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Facts about Panama for Kids


Panama, officially the Republic of Panama, is the southernmost country of Central America. Situated on the isthmus connecting North and South America, it is bordered by Costa Rica to the west, Colombia to the southeast, the Caribbean to the north and the Pacific Ocean to the south.

  • The capital is Panama City.
  • Explored and settled by the Spanish in the 16th century, Panama broke with Spain in 1821 and joined a union of Nueva Granada, Ecuador, and Venezuela, named the Republic of Gran Colombia.
  • With the backing of the United States, Panama seceded from Colombia in 1903, allowing the Panama Canal to be built by the United States Army Corps of Engineers between 1904 and 1914.
  • Panama has the third- or fourth-largest economy in Central America and it is also the fastest growing economy and the largest per capita consumer in Central America.
  • As of 2010, Panama is the second most competitive economy in Latin America as well according to the Global Competitiveness Index from the World Economic Forum (WEF).
  • Some believe that the country was named after a commonly found species of trees.
  • From the outset, Panamanian identity was based on a sense of “geographic destiny”, and Panamanian fortunes fluctuated with the geopolitical importance of the isthmus.
  • On the other hand, the Panamanian movement for independence can be indirectly attributed to the abolishment of the encomienda system in Azuero, set forth by the Spanish Crown, in 1558 because of repeated protests by locals against the mistreatment of the native population.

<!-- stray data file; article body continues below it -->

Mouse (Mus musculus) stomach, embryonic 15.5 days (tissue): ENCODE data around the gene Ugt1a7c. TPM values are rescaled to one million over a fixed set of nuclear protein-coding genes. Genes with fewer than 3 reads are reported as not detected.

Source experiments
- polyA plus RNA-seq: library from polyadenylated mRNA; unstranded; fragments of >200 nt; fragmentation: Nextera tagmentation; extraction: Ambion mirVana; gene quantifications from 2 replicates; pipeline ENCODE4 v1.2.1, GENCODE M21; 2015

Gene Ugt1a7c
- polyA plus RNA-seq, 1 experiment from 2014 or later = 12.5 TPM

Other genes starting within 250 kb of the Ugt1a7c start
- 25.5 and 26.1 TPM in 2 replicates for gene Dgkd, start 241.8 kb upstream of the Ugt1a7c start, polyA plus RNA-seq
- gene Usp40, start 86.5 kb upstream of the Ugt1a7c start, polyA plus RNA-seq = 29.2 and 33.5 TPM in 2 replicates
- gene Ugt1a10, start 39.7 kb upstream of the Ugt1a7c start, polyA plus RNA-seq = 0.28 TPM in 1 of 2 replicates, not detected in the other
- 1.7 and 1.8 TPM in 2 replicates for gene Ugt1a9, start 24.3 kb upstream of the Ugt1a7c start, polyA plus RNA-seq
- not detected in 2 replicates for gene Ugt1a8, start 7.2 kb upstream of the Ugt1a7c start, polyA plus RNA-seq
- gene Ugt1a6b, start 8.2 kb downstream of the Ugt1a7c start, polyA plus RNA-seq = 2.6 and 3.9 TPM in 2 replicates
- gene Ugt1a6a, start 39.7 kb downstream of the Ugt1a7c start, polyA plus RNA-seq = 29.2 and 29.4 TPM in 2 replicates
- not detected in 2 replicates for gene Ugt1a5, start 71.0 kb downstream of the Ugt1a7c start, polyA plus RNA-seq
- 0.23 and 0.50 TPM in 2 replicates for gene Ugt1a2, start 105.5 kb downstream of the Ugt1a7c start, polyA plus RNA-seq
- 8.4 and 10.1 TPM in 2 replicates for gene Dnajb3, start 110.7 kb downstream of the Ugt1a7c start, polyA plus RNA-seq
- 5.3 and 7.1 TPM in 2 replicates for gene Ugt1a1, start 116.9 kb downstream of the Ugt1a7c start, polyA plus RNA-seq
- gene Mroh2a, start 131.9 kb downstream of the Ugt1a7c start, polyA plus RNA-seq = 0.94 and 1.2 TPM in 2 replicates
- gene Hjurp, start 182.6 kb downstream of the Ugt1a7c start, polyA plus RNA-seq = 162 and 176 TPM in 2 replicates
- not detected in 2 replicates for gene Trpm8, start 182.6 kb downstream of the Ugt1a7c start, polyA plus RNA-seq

• It was a unilateral decision by the residents of Azuero to declare their separation from the Spanish Empire.
  • The candidates were Dr. Arnulfo Arias Madrid, Antonio González Revilla, and Engineer David Samudio, who had the government’s support.
  • Arias Madrid was declared the winner of elections that were marked by violence and accusations of fraud against Alianza del Pueblo.
  • On October 1, 1968, Arias Madrid took office as president of Panama, promising to lead a government of “national union” that would end the reigning corruption and pave the way for a new Panama.
  • Post-1970 During Omar Torrijos’s control, the military regime transformed the political and economic structure of the country by initiating massive coverage of social security services and expanding public education.
  • For the reform to the constitution, the military created a new organization, the Assembly of Corregimiento Representatives, which replaced the National Assembly.
  • The local folklore can be experienced through a multitude of festivals, dances and traditions that have been handed down from generation to generation.
  • The expansion project of the Panama Canal, combined with the conclusion of a free trade agreement with the United States, is expected to boost and extend economic expansion for some time.